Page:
In Minnesota, April never has been the cruelest month. Far from it. Ice is fast disappearing, the ground is warming and mallards, some paired since December, have winged their way north to set up shop and hatch their young.
Greeted by a higher angle of sun, purple martins also are arriving, along with yellow-rumped warblers and ruby-crowned kinglets. Accompanying these, woodcock peent and grouse drum, and with them civilization's nooks and crannies come alive, and sing.
Even the homebound take notice. My grandmother did. In her last years she stared intently out her window as blue jays, cardinals and woodpeckers bellied up to her bird feeder, their flutterings spellbinding in ways that portended the coming allure of TV.
Being attuned this way to the world around us, and amused by it, is the way we're wired. And luckiest of all are those who, in this, the fairest of seasons, alert instinctively whenever sandhill cranes bugle from among the clouds, sap drips from willing maples or northern pike crowd into tepid prairie creeks to spawn.
Such is as it always has been.
Now, in this time of pandemic, for those who appreciate the natural world not as entertainment or distraction but as a sort-of parallel universe in which they live, as in truly live, the world has tilted akimbo.
Reasons are many. But primary are two: The frustration of anticipation, that sweet solace of many a night leading up to April. And the forfeiture of mobility.
It's true that Minnesotans' modern springtime entertainment traditions include rooting for the Twins, shopping at a mall or taking in a play at the Guthrie, among other options.
But that's not who they are.
Who they are is the guy who puts a dock in at his cabin, feeling the chill of frigid water against his waders; the woman who marvels through binoculars at the first loon returning to a lake; the camper who pitches a tent in a state park when nighttime temperatures still dip below freezing; and the kid who floats a stick boat in a rainy gutter and watches it take off downstream.
Compared to these immersions in natural settings, ballgames and shopping trips are mere distractions of convenience; opiates, as it were, of the masses whose adherents understandably now suffer withdrawal because games have been canceled and malls shuttered.
Yet the government's stay-at-home directive, as well-reasoned as it is, is arguably still more painful for those who at this time of year get their kicks watching turkeys strut and feeling crappies bite, and marvel at falcons stooping fast and furious, 150 miles an hour and counting.
Each of these, and many more, have been on April activities lists of Minnesotans since long before statehood.
Native Americans broke their winter camps as snows melted, with women and children departing for the sugar bush and men leaving to hunt deer and rabbits.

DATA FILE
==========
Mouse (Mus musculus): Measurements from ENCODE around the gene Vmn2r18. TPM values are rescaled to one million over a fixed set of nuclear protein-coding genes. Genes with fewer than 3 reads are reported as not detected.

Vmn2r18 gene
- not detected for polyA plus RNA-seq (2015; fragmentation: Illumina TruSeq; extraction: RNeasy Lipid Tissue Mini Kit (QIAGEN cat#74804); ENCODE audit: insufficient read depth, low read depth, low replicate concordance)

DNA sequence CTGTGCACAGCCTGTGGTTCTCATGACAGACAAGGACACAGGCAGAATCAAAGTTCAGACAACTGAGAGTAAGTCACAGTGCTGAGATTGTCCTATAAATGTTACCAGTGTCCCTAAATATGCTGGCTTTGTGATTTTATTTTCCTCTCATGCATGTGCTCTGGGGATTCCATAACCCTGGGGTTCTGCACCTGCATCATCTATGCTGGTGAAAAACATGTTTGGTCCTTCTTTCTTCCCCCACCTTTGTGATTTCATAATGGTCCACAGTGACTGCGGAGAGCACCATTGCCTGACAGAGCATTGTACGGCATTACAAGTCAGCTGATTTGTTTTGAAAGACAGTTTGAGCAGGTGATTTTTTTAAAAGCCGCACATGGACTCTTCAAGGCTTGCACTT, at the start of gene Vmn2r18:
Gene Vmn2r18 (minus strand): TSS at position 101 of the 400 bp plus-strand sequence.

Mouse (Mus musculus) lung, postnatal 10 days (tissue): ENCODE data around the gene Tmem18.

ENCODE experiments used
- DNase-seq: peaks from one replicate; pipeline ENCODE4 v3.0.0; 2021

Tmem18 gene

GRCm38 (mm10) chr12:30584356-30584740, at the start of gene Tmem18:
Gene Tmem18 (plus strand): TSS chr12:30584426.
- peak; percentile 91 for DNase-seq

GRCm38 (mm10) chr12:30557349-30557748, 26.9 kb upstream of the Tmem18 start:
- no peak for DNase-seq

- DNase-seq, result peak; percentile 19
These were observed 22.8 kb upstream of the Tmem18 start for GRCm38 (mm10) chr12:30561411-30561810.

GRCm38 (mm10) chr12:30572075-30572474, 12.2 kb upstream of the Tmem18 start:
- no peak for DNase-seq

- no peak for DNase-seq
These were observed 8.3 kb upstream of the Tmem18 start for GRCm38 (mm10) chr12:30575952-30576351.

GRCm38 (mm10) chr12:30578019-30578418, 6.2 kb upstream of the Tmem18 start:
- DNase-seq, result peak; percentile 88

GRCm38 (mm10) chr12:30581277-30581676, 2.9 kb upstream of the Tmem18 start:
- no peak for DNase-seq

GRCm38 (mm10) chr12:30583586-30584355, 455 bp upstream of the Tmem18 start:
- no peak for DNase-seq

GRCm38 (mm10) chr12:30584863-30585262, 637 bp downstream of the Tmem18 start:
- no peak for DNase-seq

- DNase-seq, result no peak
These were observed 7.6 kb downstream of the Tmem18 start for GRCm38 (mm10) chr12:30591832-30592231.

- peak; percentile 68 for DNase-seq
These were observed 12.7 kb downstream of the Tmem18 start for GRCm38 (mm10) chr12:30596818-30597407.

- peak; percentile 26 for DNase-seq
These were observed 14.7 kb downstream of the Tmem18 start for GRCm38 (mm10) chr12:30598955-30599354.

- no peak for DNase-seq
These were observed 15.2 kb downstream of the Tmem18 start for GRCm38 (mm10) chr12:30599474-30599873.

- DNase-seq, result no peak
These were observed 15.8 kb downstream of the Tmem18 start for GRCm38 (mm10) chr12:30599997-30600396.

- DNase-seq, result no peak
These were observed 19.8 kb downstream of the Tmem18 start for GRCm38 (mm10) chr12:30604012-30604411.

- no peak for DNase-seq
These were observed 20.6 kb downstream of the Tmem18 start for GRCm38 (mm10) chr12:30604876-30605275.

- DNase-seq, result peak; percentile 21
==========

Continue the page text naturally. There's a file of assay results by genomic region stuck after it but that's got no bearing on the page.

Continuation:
Similarly in spring, the state's earliest settlers shot ducks as the birds returned north. And everyone, as they had planned to for months in palpable anticipation, prepared their fields for planting.
In some form or fashion, the pull of these ancient rhythms is felt yet today by you, me and everyone. And aborting them, regardless of the reason's validity, is more akin to losing a friend or even a relative than simply rearranging a calendar.
Steelheading, for example, never has been and never will be a popular fishing pastime in Minnesota. April weather along the North Shore is too torturous. The fish are finnicky. And even when hooked, steelhead are challenging to land.
Yet as streams entering Lake Superior warm to 40 degrees, then 41 and 42, these fish inexorably swim up-current in waters familiar to them since birth.
Drawn by these same conditions, and the river's recurring cadences, anglers gather on stream banks with 9-foot rods to cast yarn flies into water that can be impossibly turbid.
About the same time, in southeast Minnesota, turkey hunters in more normal years would fill motels and gather in restaurants, rising at 4 a.m, and earlier to position themselves beneath red or white pines or other statuesque perches to hope at daybreak a big tom might descend, its flapping wings a true wake-up call.
Also in more typical Aprils, throughout Minnesota, women, men and their dogs would scour the hinterlands for shed antlers. Still others would freshen the beddings in their distant wood duck houses, and more still would seek assurances that the long winter and the mice invasions it invited haven't collapsed their deer shacks.
These are the awakenings we have known in April for all time, and nothing has prepared us to forgo them — to be kept in check, at home, or near home, quarantined indoors or essentially so.
"April is the cruelest month," T.S. Eliot wrote in 1922 …
"breeding lilacs out of the dead land,
Mixing memory and desire, stirring
dull roots with spring rain."
I never thought it so.
January, yes. Or February.
But never April.
Dennis Anderson • firstname.lastname@example.org